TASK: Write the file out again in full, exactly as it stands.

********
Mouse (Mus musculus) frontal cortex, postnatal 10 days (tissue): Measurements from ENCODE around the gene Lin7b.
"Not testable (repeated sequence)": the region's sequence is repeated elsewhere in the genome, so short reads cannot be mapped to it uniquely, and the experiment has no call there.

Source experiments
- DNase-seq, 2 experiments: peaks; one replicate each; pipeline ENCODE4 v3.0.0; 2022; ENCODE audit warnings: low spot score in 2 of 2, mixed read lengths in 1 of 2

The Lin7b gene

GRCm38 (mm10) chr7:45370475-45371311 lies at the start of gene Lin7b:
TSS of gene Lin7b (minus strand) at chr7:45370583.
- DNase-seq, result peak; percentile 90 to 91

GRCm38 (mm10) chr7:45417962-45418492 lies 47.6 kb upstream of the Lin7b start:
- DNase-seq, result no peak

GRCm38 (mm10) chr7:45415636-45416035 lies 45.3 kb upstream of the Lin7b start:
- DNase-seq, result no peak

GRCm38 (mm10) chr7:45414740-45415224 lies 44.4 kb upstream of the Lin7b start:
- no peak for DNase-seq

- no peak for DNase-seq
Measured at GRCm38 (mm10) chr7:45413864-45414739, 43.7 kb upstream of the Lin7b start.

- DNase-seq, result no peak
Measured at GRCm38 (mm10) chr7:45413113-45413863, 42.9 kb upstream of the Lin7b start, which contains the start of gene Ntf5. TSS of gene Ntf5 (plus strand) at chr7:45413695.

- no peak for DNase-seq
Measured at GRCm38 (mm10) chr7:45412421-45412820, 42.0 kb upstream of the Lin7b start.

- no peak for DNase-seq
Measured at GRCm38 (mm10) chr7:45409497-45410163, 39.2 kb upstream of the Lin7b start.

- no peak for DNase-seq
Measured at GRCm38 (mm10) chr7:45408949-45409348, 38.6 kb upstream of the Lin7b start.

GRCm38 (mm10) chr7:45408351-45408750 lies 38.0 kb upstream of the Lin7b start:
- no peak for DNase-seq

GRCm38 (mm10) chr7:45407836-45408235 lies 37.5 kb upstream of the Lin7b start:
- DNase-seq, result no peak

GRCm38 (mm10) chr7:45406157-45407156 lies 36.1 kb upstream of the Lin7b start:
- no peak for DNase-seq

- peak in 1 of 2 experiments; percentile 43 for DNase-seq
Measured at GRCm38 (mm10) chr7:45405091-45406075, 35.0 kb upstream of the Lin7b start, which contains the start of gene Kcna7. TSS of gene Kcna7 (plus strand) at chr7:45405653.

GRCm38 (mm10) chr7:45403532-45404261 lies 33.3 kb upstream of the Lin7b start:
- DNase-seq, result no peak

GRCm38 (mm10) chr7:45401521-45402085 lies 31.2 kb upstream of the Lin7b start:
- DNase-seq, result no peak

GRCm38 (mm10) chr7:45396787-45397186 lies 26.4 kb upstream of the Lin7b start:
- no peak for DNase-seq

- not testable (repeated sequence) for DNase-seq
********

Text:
Mouse (Mus musculus) frontal cortex, postnatal 10 days (tissue): Measurements from ENCODE around the gene Lin7b.
"Not testable (repeated sequence)": the region's sequence is repeated elsewhere in the genome, so short reads cannot be mapped to it uniquely, and the experiment has no call there.

Source experiments
- DNase-seq, 2 experiments: peaks; one replicate each; pipeline ENCODE4 v3.0.0; 2022; ENCODE audit warnings: low spot score in 2 of 2, mixed read lengths in 1 of 2

The Lin7b gene

GRCm38 (mm10) chr7:45370475-45371311 lies at the start of gene Lin7b:
TSS of gene Lin7b (minus strand) at chr7:45370583.
- DNase-seq, result peak; percentile 90 to 91

GRCm38 (mm10) chr7:45417962-45418492 lies 47.6 kb upstream of the Lin7b start:
- DNase-seq, result no peak

GRCm38 (mm10) chr7:45415636-45416035 lies 45.3 kb upstream of the Lin7b start:
- DNase-seq, result no peak

GRCm38 (mm10) chr7:45414740-45415224 lies 44.4 kb upstream of the Lin7b start:
- no peak for DNase-seq

- no peak for DNase-seq
Measured at GRCm38 (mm10) chr7:45413864-45414739, 43.7 kb upstream of the Lin7b start.

- DNase-seq, result no peak
Measured at GRCm38 (mm10) chr7:45413113-45413863, 42.9 kb upstream of the Lin7b start, which contains the start of gene Ntf5. TSS of gene Ntf5 (plus strand) at chr7:45413695.

- no peak for DNase-seq
Measured at GRCm38 (mm10) chr7:45412421-45412820, 42.0 kb upstream of the Lin7b start.

- no peak for DNase-seq
Measured at GRCm38 (mm10) chr7:45409497-45410163, 39.2 kb upstream of the Lin7b start.

- no peak for DNase-seq
Measured at GRCm38 (mm10) chr7:45408949-45409348, 38.6 kb upstream of the Lin7b start.

GRCm38 (mm10) chr7:45408351-45408750 lies 38.0 kb upstream of the Lin7b start:
- no peak for DNase-seq

GRCm38 (mm10) chr7:45407836-45408235 lies 37.5 kb upstream of the Lin7b start:
- DNase-seq, result no peak

GRCm38 (mm10) chr7:45406157-45407156 lies 36.1 kb upstream of the Lin7b start:
- no peak for DNase-seq

- peak in 1 of 2 experiments; percentile 43 for DNase-seq
Measured at GRCm38 (mm10) chr7:45405091-45406075, 35.0 kb upstream of the Lin7b start, which contains the start of gene Kcna7. TSS of gene Kcna7 (plus strand) at chr7:45405653.

GRCm38 (mm10) chr7:45403532-45404261 lies 33.3 kb upstream of the Lin7b start:
- DNase-seq, result no peak

GRCm38 (mm10) chr7:45401521-45402085 lies 31.2 kb upstream of the Lin7b start:
- DNase-seq, result no peak

GRCm38 (mm10) chr7:45396787-45397186 lies 26.4 kb upstream of the Lin7b start:
- no peak for DNase-seq

- not testable (repeated sequence) for DNase-seq